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Security Alarm Financing Enterprises, L.P. v. Nebel

United States District Court, D. Nevada

May 30, 2017

MIKAYLA NEBEL, et al., Defendants.


         Presently before the court is plaintiff Security Alarm Financing Enterprises, L.P.'s (“SAFE”) motion for default judgment against defendant Russell Niggemyer. (ECF No. 101).

         Niggemyer is the sole defendant remaining in this civil action; his co-defendant, Mikayla Nebel, was dismissed with prejudice on April 6, 2017. (ECF No. 121). Notably, Nebel's dismissal moots her counterclaims, which in turn moots Magistrate Judge Ferenbach's report and recommendation. (ECF No. 100).

         Default judgment is appropriate “[w]hen a party against whom a judgment for affirmative relief is sought has failed to plead or otherwise defend, and that failure is shown by affidavit or otherwise.” Fed.R.Civ.P. 55(a). The party must apply to the court for default judgment when the claim's sum value is uncertain. Fed.R.Civ.P. 55(b)(2).

         Obtaining a default judgment is a two-step process:

First, the party seeking a default judgment must file a motion for entry of default with the clerk of a district court by demonstrating that the opposing party has failed to answer or otherwise respond to the complaint, and, second, once the clerk has entered a default, the moving party may then seek entry of a default judgment against the defaulting party.

UMG Recordings, Inc. v. Stewart, 461 F.Supp.2d 837, 840 (S.D. Ill. 2006).

         The choice whether to enter a default judgment lies within the discretion of the trial court. Aldabe v. Aldabe, 616 F.2d 1089, 1092 (9th Cir. 1980). When determining whether to grant a default judgment, the trial court should consider the seven factors articulated in Eitel v. McCool, 782 F.2d 1470, 1471-72 (9th Cir. 1986):

(1) the possibility of prejudice to the plaintiff, (2) the merits of plaintiff's substantive claim, (3) the sufficiency of the complaint, (4) the sum of money at stake in the action; (5) the possibility of a dispute concerning material facts; (6) whether the default was due to excusable neglect, and (7) the strong policy underlying the Federal Rules of Civil Procedure favoring decisions on the merits.

         When applying the Eitel factors, “the factual allegations of the complaint, except those relating to the amount of damages, will be taken as true.” Geddes v. United Fin. Grp., 559 F.2d 557, 560 (9th Cir. 1977); see also Fed. R. Civ. P. 8(d).

         Niggemyer was served with the summons on September 23, 2015. (ECF No. 7). Defendant filed a motion to dismiss for lack of personal jurisdiction with the United States District Court, Northern District of California on November 9, 2015. (ECF No. 23). That court granted the motion, finding that defendants “did not expressly aim” any alleged copyright infringement at California. (ECF No. 52 at 12). The order further found suggests plaintiff's claims were not frivolous and filed in good faith. (See id.). That court transferred the action to the United States District Court, District of Nevada on March 14, 2016, where because both defendants were citizens of Nevada. (Id. at 13).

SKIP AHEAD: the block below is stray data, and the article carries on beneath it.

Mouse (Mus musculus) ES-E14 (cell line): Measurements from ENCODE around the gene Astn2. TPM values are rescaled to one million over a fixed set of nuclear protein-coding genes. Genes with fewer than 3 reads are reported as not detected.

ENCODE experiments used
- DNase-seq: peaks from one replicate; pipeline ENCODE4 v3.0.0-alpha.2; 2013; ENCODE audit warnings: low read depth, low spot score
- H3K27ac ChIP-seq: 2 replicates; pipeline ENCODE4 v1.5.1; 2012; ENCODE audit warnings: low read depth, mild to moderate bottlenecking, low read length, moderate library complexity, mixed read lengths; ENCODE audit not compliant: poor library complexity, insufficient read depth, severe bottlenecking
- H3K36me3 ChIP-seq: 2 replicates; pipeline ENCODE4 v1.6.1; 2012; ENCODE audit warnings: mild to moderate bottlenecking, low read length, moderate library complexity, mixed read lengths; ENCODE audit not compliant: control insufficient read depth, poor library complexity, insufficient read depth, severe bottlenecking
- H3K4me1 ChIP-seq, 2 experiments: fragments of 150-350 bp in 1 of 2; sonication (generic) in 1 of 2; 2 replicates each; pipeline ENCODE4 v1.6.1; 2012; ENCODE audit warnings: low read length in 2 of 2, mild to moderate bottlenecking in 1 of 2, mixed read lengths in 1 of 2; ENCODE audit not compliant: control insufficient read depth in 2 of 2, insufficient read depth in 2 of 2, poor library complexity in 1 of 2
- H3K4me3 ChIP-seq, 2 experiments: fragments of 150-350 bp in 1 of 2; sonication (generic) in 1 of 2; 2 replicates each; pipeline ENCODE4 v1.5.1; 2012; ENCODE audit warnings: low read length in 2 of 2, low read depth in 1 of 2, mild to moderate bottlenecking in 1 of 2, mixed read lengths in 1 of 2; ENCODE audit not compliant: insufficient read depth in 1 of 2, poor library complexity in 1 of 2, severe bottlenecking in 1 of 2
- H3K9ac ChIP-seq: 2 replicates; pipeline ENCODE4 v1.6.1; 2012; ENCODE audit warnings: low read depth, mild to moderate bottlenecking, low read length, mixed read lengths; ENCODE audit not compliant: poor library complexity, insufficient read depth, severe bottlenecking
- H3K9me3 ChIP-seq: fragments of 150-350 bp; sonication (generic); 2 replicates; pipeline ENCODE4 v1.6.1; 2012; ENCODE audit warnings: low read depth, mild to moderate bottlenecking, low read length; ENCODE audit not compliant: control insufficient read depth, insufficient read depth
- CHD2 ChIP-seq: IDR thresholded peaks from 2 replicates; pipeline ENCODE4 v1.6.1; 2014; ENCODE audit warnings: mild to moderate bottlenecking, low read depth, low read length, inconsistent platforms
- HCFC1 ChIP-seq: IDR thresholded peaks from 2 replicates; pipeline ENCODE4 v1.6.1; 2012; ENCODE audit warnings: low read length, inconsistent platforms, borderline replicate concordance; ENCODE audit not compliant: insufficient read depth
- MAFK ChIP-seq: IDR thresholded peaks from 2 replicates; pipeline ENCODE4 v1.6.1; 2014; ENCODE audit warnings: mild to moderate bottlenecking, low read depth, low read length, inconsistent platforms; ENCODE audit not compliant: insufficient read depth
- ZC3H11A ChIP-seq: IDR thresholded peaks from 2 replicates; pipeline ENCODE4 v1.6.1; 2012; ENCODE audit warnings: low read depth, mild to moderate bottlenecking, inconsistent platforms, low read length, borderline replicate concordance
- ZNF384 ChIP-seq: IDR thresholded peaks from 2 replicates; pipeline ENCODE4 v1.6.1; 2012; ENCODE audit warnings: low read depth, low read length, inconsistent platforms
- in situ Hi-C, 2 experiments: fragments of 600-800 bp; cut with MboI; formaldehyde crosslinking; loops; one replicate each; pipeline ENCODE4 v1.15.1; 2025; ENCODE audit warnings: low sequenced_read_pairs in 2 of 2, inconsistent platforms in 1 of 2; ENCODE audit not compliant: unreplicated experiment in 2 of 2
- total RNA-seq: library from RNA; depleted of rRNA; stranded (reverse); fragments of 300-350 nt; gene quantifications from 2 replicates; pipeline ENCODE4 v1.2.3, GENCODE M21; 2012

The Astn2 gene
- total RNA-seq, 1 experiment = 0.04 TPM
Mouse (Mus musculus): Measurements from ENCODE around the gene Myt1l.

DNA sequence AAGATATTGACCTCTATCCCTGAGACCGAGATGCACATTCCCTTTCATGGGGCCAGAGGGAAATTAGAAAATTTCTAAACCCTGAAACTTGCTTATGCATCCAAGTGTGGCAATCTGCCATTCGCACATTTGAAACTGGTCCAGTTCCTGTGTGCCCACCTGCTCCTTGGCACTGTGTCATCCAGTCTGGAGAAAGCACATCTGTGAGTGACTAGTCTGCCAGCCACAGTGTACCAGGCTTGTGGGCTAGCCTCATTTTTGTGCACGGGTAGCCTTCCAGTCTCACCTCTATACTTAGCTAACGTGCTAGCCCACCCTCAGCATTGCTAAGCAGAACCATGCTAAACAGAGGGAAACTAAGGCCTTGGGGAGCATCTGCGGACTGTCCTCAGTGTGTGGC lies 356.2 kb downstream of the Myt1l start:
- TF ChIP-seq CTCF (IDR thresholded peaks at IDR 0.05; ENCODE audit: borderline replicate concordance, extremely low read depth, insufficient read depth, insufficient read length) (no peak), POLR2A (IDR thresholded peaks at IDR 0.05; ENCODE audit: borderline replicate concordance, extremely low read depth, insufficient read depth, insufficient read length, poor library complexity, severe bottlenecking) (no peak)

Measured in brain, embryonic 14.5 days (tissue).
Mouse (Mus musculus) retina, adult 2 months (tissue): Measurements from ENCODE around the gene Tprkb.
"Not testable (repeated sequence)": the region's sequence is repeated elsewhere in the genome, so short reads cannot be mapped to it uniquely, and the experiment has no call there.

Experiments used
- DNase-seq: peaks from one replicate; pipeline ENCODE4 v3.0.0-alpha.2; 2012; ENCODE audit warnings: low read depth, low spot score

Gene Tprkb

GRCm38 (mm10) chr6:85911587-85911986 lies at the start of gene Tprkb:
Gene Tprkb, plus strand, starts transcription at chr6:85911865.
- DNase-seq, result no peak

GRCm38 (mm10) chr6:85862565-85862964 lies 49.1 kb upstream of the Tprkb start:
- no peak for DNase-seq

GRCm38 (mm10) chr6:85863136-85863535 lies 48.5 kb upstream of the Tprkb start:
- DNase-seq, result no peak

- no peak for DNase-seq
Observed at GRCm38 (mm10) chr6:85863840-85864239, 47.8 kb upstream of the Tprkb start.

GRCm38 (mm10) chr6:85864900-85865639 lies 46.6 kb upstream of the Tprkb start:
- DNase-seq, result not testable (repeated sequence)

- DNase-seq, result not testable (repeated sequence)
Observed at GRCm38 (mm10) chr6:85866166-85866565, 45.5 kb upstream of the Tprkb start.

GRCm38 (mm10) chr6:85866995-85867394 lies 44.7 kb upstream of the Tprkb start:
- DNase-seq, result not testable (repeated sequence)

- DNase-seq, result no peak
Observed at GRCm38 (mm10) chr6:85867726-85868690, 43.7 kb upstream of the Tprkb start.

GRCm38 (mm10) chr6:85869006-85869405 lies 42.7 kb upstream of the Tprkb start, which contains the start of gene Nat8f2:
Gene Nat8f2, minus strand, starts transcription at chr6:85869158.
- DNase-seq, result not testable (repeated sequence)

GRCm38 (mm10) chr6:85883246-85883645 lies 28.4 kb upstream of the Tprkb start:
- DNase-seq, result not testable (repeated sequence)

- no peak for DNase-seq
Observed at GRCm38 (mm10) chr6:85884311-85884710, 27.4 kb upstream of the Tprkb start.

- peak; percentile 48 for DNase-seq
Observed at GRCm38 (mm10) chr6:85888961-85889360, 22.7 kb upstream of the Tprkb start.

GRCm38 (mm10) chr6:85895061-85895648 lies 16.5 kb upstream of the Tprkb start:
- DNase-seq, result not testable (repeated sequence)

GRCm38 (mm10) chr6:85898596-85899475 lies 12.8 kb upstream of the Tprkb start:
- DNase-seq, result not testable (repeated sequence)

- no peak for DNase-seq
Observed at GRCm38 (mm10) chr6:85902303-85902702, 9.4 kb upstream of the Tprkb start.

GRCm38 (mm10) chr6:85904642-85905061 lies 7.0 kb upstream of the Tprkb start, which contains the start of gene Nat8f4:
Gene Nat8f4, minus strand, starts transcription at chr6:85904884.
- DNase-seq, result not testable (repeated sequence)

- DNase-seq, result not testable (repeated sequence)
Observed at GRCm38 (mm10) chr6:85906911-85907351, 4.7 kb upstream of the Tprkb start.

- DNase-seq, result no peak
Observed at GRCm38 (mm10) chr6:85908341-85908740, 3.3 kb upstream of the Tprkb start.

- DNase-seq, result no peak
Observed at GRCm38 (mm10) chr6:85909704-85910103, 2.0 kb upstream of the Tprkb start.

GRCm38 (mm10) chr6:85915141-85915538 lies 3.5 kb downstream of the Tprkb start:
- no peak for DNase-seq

Niggemyer continued to communicate with plaintiff but failed to appear or otherwise respond to the complaint after the case was transferred. (ECF No. 101). Due to defendant's inaction, plaintiff filed a motion for entry of clerk's default (ECF No. 88), and the clerk entered default against defendant on September 26, 2016. (ECF No. 91).

         Applying the Eitel factors, the court holds that default judgment is appropriate. (EFC No. 101). First, without judgment, plaintiff will be unable to prevent Niggemyer from using products that are still in his possession and bear SAFE's mark. (Id. at 7). Defendant previously used the marks without plaintiff's consent; it appears he encouraged Nebel's social media posts featuring plaintiff's mark while ignoring plaintiff's cease and desist letters. (Id. at 8). Thus, Niggemyer's behavior suggests plaintiff's claims have merit and these claims are well-pled in plaintiff's complaint. (Id.).

         Second, plaintiff seeks injunctive relief and damages, calculated from federal copyright statutory limits. (Id. at 9); see also 17 U.S.C. § 504(c)(2). Third, there are no issues of material fact and defendant's post-transfer inaction does not suggest excusable neglect. (Id. at 12).

         Finally, default judgment is appropriate because plaintiff will suffer irreparable harm from Niggemyer's continued trademark infringement without injunctive relief and damages. (Id. at 14). In sum, the Eitel ...

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